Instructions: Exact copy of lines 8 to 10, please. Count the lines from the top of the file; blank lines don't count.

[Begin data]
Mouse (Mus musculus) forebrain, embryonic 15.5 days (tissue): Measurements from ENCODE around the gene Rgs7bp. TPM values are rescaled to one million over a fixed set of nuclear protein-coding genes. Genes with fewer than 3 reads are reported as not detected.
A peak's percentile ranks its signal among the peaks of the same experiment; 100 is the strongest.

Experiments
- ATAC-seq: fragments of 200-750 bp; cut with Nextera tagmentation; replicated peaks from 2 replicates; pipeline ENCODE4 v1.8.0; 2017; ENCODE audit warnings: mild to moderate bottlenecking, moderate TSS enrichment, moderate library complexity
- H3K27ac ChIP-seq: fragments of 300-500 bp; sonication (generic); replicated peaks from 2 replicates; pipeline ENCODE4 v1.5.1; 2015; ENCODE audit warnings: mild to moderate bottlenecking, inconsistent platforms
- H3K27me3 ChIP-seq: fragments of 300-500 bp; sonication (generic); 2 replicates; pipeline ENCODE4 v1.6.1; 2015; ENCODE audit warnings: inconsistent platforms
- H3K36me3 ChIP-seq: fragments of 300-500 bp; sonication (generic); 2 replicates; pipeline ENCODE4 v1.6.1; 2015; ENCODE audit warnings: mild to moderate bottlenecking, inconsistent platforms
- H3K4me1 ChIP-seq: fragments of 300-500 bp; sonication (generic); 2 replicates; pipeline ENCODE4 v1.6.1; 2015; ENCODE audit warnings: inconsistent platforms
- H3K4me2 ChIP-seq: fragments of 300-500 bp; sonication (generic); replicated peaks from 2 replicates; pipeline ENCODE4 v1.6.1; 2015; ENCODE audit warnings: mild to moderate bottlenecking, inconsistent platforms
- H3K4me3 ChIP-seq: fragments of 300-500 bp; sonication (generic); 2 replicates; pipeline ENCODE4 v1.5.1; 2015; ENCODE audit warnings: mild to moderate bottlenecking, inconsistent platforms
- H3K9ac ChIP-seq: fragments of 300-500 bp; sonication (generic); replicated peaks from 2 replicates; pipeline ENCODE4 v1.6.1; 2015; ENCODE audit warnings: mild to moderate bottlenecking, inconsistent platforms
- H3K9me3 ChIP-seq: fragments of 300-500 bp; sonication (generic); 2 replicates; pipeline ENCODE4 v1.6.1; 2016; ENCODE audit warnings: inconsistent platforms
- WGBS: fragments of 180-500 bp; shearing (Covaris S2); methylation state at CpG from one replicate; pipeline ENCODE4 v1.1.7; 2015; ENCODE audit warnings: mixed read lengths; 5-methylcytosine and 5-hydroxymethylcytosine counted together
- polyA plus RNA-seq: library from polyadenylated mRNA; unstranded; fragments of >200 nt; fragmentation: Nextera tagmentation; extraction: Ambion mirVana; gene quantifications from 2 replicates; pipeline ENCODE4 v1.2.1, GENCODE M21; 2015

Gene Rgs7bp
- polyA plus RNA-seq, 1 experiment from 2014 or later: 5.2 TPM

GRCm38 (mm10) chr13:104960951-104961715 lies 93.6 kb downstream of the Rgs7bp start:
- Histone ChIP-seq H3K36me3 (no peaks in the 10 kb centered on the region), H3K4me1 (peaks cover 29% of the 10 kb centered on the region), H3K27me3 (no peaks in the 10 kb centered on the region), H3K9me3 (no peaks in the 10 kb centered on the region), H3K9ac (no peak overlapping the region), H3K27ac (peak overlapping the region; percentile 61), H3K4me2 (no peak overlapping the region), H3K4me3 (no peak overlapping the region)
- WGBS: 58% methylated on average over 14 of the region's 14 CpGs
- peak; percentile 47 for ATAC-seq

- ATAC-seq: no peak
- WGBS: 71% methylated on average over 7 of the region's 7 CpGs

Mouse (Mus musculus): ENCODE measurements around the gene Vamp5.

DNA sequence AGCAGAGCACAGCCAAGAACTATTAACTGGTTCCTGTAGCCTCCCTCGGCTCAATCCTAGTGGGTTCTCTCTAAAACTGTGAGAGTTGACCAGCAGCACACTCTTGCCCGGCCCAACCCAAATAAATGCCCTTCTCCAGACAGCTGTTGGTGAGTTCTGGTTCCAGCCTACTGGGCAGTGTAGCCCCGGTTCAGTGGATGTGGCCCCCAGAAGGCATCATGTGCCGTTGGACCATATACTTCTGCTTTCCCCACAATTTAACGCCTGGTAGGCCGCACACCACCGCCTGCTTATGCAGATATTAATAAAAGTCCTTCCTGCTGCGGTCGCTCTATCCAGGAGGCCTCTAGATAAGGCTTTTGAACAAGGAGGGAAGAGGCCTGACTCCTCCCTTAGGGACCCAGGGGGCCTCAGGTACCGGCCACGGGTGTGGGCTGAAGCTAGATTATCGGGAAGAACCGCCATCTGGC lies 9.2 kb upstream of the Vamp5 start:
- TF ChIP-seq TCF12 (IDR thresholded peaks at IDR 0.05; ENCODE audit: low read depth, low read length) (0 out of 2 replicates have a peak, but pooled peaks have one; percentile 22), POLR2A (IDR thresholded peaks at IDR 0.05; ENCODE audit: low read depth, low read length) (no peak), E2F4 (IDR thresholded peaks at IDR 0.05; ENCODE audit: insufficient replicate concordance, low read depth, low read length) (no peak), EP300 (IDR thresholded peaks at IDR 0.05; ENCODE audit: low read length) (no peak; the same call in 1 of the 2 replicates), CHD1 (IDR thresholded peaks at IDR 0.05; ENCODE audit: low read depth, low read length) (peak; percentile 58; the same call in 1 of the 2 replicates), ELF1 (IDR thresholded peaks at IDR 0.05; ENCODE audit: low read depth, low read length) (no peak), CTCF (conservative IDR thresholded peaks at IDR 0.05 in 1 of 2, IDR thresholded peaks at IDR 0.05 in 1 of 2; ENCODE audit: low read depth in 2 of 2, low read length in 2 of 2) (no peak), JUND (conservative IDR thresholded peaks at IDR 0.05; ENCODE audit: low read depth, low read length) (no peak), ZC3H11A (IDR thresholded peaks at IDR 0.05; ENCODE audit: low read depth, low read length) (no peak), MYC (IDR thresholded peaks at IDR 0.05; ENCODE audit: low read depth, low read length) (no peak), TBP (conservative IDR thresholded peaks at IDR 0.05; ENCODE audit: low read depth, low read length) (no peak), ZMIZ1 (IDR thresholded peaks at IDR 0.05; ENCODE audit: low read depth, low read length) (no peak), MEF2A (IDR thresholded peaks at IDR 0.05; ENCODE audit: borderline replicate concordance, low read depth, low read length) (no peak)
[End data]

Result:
- H3K4me1 ChIP-seq: fragments of 300-500 bp; sonication (generic); 2 replicates; pipeline ENCODE4 v1.6.1; 2015; ENCODE audit warnings: inconsistent platforms
- H3K4me2 ChIP-seq: fragments of 300-500 bp; sonication (generic); replicated peaks from 2 replicates; pipeline ENCODE4 v1.6.1; 2015; ENCODE audit warnings: mild to moderate bottlenecking, inconsistent platforms
- H3K4me3 ChIP-seq: fragments of 300-500 bp; sonication (generic); 2 replicates; pipeline ENCODE4 v1.5.1; 2015; ENCODE audit warnings: mild to moderate bottlenecking, inconsistent platforms